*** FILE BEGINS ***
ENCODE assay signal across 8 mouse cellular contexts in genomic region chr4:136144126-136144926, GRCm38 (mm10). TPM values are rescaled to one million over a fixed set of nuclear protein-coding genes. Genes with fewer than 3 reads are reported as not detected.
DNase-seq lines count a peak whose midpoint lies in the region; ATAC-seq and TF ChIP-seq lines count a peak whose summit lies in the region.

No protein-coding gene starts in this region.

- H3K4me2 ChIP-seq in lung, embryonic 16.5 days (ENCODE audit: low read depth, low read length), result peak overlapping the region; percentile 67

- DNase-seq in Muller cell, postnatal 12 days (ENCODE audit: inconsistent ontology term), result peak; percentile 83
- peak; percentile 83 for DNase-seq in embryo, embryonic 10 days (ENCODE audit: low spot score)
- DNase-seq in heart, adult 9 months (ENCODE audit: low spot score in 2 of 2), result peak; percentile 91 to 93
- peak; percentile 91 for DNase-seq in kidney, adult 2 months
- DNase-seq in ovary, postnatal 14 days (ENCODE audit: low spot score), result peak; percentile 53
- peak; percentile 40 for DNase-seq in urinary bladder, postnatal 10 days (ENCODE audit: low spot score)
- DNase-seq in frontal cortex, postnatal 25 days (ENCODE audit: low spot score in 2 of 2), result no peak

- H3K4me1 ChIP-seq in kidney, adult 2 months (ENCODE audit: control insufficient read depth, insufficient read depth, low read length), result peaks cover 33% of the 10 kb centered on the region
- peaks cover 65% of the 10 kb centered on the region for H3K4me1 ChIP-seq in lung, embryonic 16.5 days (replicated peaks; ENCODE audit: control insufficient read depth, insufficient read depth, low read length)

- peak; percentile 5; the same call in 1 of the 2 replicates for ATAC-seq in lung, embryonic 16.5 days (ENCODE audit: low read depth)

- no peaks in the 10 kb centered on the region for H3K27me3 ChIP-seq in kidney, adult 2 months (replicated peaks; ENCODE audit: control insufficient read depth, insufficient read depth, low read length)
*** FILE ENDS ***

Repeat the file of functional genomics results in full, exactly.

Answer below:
ENCODE assay signal across 8 mouse cellular contexts in genomic region chr4:136144126-136144926, GRCm38 (mm10). TPM values are rescaled to one million over a fixed set of nuclear protein-coding genes. Genes with fewer than 3 reads are reported as not detected.
DNase-seq lines count a peak whose midpoint lies in the region; ATAC-seq and TF ChIP-seq lines count a peak whose summit lies in the region.

No protein-coding gene starts in this region.

- H3K4me2 ChIP-seq in lung, embryonic 16.5 days (ENCODE audit: low read depth, low read length), result peak overlapping the region; percentile 67

- DNase-seq in Muller cell, postnatal 12 days (ENCODE audit: inconsistent ontology term), result peak; percentile 83
- peak; percentile 83 for DNase-seq in embryo, embryonic 10 days (ENCODE audit: low spot score)
- DNase-seq in heart, adult 9 months (ENCODE audit: low spot score in 2 of 2), result peak; percentile 91 to 93
- peak; percentile 91 for DNase-seq in kidney, adult 2 months
- DNase-seq in ovary, postnatal 14 days (ENCODE audit: low spot score), result peak; percentile 53
- peak; percentile 40 for DNase-seq in urinary bladder, postnatal 10 days (ENCODE audit: low spot score)
- DNase-seq in frontal cortex, postnatal 25 days (ENCODE audit: low spot score in 2 of 2), result no peak

- H3K4me1 ChIP-seq in kidney, adult 2 months (ENCODE audit: control insufficient read depth, insufficient read depth, low read length), result peaks cover 33% of the 10 kb centered on the region
- peaks cover 65% of the 10 kb centered on the region for H3K4me1 ChIP-seq in lung, embryonic 16.5 days (replicated peaks; ENCODE audit: control insufficient read depth, insufficient read depth, low read length)

- peak; percentile 5; the same call in 1 of the 2 replicates for ATAC-seq in lung, embryonic 16.5 days (ENCODE audit: low read depth)

- no peaks in the 10 kb centered on the region for H3K27me3 ChIP-seq in kidney, adult 2 months (replicated peaks; ENCODE audit: control insufficient read depth, insufficient read depth, low read length)